…the average price of land, according to research by the estate agent Strutt & Parker, jumped by 87% in the last year. Some estates have seen a 333% price increase since 2018…

Part of the issue lies in offsets themselves. Many activists demand the UK reaches negative, not net zero, emissions – which will require significant domestic rewilding as well as huge financial flows to the global south.

No specific cost was attributed to this unintended consequence of the drive to net zero (or even negative!) greenhouse gas emissions, but a significant cost there clearly is. And other aspects of this part of the story do come with firm price tags attached:

The Scottish Government aims to plant 18,000 hectares of trees a year by 2025 and forestry grants totalling around £72m will have to be handed out to wealthy landowners every year to ensure this happens.

The Forestry Grants Scheme has already awarded grants totalling £172m since it was set up in 2015. Ministers have also set aside £250m for grants aimed at restoring 250,000 hectares of degraded peat by 2030…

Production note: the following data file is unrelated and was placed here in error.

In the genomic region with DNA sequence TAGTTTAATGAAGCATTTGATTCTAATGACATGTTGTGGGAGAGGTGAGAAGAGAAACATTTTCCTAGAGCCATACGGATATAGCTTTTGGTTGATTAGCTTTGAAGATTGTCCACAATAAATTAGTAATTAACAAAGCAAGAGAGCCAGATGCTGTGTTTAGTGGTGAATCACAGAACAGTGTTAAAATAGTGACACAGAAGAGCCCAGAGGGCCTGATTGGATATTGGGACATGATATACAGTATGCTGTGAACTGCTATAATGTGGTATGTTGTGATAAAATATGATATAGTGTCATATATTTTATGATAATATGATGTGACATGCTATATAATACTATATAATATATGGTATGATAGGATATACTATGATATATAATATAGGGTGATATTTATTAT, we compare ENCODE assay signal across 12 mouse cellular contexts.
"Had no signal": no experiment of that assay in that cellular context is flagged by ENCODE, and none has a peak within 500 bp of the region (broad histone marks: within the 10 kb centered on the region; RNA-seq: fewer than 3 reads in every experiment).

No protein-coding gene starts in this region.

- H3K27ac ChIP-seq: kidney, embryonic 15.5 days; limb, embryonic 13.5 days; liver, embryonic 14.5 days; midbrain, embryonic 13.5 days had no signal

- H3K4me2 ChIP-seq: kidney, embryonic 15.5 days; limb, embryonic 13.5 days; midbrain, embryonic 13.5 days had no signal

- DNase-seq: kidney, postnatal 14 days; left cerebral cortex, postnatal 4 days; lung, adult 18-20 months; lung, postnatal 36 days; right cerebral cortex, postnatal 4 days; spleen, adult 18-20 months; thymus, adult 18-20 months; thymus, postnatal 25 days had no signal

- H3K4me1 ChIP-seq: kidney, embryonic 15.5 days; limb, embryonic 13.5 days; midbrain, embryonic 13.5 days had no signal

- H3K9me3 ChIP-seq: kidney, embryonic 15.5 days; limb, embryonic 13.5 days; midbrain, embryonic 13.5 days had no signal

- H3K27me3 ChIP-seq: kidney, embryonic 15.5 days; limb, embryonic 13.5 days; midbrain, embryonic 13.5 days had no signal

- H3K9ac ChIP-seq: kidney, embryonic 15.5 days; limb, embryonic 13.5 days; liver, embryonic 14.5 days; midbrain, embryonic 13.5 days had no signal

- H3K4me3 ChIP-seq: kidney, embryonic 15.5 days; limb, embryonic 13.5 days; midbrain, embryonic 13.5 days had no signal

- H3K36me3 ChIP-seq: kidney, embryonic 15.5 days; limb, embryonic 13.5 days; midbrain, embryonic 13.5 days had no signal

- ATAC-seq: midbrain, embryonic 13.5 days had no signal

Green” building regulations

After that article was written, I spotted yet another negative story in the Guardian, and I made reference to it in a comment:

Net-zero rules set to send cost of new homes and extensions soaring.

New building regulations aimed at improving energy efficiency are set to increase the price of new homes, as well as those of extensions and loft conversions on existing ones.

The rules, which came into effect on Wednesday in England, are part of government plans to reduce the UK’s carbon emissions to net zero by 2050. They set new standards for ventilation, energy efficiency and heating, and state that new residential buildings must have charging points for electric vehicles.

The moves are the most significant change to building regulations in years, and industry experts say they will inevitably lead to higher prices at a time when a shortage of materials and high labour costs is already driving up bills.

Brian Berry, chief executive of the Federation of Master Builders, a trade group for small and medium-sized builders, says the measures will require new materials, testing methods, products and systems to be installed. “All this comes at an increased cost during a time when prices are already sky high. Inevitably, consumers will have to pay more,” he says.

Gareth Belsham, of surveyors Naismiths, says people who are upgrading, or extending their home, will be directly affected.